SPLASHED ACROSS the back of SEPTA buses throughout the city are huge advertisements inviting onlookers to join Philadelphia's UberX fleet. The only hitch with these slick ads, which promise drivers an easy buck, is that driving for UberX in Philadelphia is illegal. Uber's advertisement flies in the face of municipal law, yet for some reason, the law-and-order types that dominate Pennsylvania's Legislature, like Sen. Camera Bartolotta, have decided to reward this illicit behavior by submitting SB 984, a bill that legalizes UberX in Philly. The message here - and one we are used to in our broken political system - is if you break the law but have money, we will amend the law to fit your interests. As president of the Taxi Workers Alliance of Pennsylvania, I see Uber's advertisement and their flagrant disregard of our laws as a microcosm of the problems Uber presents for the riding public, drivers and the city as a whole.
Because of their popular app, the dominant narrative is that Uber is a smart, forward-looking and innovative company. The truth however, is that Uber's business model depends on an uneven playing field and completely unregulated transportation system to survive. When a cab driver picks up a customer and drivers her from Center City to Strawberry Mansion, there are multiple regulations that dictate almost every aspect of the trip from the facade and interior of the cab to how customers can pay for the ride. UberX drivers however, are exempted from all, or almost all, of those regulations.
Consider some of the more problematic aspects of SB 984. According to the bill, UberX drivers are exempt from servicing people with disabilities. The bill also allows UberX vehicles to be up to 10 years old while accumulating over 350,000 miles. UberX drivers only need their licenses to be checked once every three years, and there would be no regulation on who can inspect UberX vehicles. UberX vehicles will carry minimal liability insurance, as drivers will be covered for $5,000 and passengers for $25,000. The bill also allows UberX vehicles from other states to operate on our streets. And finally, and perhaps most egregiously, there would be no enforcement. Both the Public Utility Commission and PPA must get permission from Uber before they can impound a vehicle or place a driver out of service.
Ultimately, SB 984 will create a two-tier transportation system in Philadelphia: a hyper-regulated taxi system and a completely deregulated UberX system. But the problem extends beyond cab drivers. With no regulations or enforcement, we will see an industry with more accidents, crime and other problems. Moreover, this unregulated arrangement creates an unfair ecosystem that makes it virtually impossible for cab drivers to survive.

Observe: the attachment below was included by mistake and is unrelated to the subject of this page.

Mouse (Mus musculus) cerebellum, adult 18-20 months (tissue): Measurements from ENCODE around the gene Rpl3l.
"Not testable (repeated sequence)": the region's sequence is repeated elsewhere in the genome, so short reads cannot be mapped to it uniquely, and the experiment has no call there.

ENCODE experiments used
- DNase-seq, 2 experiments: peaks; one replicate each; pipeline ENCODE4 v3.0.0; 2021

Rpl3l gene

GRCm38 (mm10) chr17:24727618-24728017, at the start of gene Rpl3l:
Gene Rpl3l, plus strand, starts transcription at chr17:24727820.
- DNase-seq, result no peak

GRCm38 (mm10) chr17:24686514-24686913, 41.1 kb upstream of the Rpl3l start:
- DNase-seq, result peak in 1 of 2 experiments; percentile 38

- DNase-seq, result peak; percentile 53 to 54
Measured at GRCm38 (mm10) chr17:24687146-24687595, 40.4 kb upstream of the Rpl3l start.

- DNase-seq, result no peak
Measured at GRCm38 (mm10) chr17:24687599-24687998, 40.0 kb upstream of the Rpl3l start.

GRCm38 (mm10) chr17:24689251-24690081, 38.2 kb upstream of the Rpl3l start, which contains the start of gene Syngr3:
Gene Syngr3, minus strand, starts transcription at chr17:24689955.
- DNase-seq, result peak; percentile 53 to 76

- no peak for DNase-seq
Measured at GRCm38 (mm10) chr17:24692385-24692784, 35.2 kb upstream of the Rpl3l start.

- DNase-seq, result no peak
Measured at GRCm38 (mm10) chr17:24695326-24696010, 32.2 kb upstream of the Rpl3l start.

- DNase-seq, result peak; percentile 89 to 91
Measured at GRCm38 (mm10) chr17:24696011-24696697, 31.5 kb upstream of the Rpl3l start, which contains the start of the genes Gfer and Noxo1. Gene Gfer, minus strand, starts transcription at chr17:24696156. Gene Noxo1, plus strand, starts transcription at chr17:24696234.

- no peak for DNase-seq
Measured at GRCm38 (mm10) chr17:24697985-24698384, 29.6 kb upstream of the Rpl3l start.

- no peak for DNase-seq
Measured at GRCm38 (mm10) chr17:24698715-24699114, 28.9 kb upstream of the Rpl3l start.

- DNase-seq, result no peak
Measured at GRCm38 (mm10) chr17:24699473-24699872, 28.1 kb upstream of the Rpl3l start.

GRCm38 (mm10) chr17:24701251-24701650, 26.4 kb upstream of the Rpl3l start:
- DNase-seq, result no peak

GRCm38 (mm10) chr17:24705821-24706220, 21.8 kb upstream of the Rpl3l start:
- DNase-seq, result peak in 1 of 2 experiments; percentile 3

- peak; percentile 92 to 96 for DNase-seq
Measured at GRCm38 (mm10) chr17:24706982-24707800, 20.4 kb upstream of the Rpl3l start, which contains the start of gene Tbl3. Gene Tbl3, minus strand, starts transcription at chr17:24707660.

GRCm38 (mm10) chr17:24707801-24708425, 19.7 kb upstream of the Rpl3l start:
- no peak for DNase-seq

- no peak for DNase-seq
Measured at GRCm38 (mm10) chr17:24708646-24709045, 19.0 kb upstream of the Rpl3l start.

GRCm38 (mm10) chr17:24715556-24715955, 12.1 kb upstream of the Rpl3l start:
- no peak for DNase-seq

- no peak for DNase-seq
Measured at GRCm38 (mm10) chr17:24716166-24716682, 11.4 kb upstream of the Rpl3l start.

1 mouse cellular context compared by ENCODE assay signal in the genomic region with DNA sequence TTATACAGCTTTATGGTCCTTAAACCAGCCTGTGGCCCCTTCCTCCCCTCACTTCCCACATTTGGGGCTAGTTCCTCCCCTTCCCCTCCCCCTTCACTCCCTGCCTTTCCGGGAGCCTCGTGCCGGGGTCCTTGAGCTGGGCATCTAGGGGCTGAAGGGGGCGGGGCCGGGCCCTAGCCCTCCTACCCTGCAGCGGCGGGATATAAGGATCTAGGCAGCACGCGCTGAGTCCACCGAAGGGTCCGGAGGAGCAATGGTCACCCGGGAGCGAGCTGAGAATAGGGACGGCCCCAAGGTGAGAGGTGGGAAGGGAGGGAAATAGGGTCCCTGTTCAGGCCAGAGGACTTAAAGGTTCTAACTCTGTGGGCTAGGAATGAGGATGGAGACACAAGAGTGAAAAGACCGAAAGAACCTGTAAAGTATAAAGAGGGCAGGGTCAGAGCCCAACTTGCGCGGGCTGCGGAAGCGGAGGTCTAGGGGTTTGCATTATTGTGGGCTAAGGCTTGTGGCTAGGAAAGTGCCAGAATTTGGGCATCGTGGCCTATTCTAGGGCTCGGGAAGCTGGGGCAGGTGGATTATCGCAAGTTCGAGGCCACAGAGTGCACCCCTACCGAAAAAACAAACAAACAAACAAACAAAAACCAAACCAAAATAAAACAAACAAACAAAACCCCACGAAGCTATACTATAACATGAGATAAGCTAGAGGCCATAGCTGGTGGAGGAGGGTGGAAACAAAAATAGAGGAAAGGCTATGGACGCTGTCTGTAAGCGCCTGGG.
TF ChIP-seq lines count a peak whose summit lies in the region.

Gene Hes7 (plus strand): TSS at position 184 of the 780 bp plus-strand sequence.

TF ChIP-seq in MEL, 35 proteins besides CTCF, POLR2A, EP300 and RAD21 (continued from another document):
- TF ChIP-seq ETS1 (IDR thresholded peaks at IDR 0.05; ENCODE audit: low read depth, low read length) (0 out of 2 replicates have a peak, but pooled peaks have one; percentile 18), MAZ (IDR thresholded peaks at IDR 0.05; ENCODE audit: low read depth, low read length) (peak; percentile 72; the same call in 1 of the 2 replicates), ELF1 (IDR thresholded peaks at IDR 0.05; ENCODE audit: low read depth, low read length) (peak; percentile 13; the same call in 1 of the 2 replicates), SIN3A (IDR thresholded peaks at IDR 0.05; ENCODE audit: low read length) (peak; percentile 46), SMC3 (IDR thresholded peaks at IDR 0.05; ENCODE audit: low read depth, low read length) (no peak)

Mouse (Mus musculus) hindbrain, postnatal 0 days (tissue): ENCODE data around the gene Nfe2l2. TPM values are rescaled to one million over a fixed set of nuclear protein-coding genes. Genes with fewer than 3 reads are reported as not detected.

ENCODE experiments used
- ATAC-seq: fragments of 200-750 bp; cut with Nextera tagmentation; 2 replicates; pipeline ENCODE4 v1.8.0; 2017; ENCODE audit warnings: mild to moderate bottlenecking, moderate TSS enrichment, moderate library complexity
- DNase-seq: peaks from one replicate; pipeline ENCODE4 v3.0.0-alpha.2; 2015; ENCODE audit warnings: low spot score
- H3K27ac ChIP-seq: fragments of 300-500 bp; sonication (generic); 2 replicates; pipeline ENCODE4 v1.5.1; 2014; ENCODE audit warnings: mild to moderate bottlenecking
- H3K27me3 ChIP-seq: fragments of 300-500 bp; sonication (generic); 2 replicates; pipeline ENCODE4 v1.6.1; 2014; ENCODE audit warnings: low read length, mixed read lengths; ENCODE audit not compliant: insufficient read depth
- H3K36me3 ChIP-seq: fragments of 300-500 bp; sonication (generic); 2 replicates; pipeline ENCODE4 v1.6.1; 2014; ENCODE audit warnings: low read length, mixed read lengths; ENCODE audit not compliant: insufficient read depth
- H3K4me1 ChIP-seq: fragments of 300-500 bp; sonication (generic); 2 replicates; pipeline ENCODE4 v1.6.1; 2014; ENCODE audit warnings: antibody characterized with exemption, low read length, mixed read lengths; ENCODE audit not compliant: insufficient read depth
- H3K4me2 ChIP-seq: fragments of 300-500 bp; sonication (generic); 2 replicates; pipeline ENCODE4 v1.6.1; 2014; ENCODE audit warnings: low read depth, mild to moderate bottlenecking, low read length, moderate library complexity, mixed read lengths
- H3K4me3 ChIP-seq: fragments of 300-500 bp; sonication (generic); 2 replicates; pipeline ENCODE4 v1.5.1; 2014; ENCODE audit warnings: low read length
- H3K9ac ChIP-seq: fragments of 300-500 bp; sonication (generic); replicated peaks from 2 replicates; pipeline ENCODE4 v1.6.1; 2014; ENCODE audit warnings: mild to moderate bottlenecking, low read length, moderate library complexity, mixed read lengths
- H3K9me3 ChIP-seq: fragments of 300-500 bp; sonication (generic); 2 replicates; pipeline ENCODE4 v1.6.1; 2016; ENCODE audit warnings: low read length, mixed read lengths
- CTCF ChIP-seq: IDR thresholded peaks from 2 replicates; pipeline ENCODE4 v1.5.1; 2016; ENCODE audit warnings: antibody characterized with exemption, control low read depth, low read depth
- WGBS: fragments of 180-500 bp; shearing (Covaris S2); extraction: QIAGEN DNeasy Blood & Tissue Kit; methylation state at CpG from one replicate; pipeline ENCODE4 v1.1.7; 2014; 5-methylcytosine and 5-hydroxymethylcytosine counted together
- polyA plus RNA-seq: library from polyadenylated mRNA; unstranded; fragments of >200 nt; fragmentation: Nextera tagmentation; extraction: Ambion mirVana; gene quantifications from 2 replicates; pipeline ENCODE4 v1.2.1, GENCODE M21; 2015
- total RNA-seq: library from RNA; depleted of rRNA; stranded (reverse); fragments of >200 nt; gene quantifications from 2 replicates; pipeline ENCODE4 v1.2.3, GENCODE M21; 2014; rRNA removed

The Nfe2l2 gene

While a few cab drivers have joined UberX, the solution to this problem is not to abandon the flawed taxicab system for UberX as Uber's model is very bad for workers. Hillary Clinton recognized this problem when she called out Uber as part of a "gig economy" that is "raising hard questions about workplace protections and what a good job will look like in the future." If we separate the Uber app from other aspects of their business model, we are left with a feudal working environment that is deeply exploitative. Workers receive no guaranteed hours, no workers' compensation, no pension nor any of the other benefits that many of today's workers enjoy. These conditions lead to an extremely high turnover rate. Uber's own data shows that 11 percent of new drivers stop driving within a month, and about 50 percent are gone within the first year. Ultimately, UberX is dominated by part-time drivers that only work during the rush hour. And as more UberX drivers consolidate around rush hour, traditional taxis are forced into the airport and other transportation hubs and taxi drivers begin working longer hours for less money. We see it clearly, what Uber represents is a race to the bottom.
From the beginning, Philadelphia leaders recognized the problems with UberX and banned them, but now some members of the Pennsylvania Legislature are looking to reward Uber's illicit behavior by passing SB 984. The people of Philadelphia, however, know better than to fall for smoke and mirrors. The Uber model puts the riding public at greater risk and ends up taking money out of the hands of hard working cab drivers, and putting that money in the hands of people that are financially invested in Uber. As cab drivers, we are committed to a better, more efficient taxi system for Philadelphia. And we are doing our part to make that a reality by creating an app and a worker-owned dispatch service that is convenient and comfortable. Philadelphians should reject Uber, and join us in fighting for a system that places a premium on rider comfort as well as workers' protections.
Ronald Blount is president of the Taxi Workers Alliance of Pennsylvania.